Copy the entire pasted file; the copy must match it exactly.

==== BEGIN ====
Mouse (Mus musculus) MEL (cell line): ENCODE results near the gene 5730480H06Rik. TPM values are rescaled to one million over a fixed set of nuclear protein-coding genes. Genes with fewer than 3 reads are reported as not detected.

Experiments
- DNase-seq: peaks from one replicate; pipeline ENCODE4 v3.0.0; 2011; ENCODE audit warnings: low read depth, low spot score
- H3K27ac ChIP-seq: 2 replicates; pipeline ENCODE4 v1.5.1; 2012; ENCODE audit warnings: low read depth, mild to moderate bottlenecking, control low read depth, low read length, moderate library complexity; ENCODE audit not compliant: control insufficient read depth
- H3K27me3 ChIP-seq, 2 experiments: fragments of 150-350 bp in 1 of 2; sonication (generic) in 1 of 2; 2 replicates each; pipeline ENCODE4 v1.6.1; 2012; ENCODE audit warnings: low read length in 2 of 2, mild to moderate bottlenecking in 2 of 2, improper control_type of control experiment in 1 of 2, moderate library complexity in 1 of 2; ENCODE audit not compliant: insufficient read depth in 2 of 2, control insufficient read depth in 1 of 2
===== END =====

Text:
Mouse (Mus musculus) MEL (cell line): ENCODE results near the gene 5730480H06Rik. TPM values are rescaled to one million over a fixed set of nuclear protein-coding genes. Genes with fewer than 3 reads are reported as not detected.

Experiments
- DNase-seq: peaks from one replicate; pipeline ENCODE4 v3.0.0; 2011; ENCODE audit warnings: low read depth, low spot score
- H3K27ac ChIP-seq: 2 replicates; pipeline ENCODE4 v1.5.1; 2012; ENCODE audit warnings: low read depth, mild to moderate bottlenecking, control low read depth, low read length, moderate library complexity; ENCODE audit not compliant: control insufficient read depth
- H3K27me3 ChIP-seq, 2 experiments: fragments of 150-350 bp in 1 of 2; sonication (generic) in 1 of 2; 2 replicates each; pipeline ENCODE4 v1.6.1; 2012; ENCODE audit warnings: low read length in 2 of 2, mild to moderate bottlenecking in 2 of 2, improper control_type of control experiment in 1 of 2, moderate library complexity in 1 of 2; ENCODE audit not compliant: insufficient read depth in 2 of 2, control insufficient read depth in 1 of 2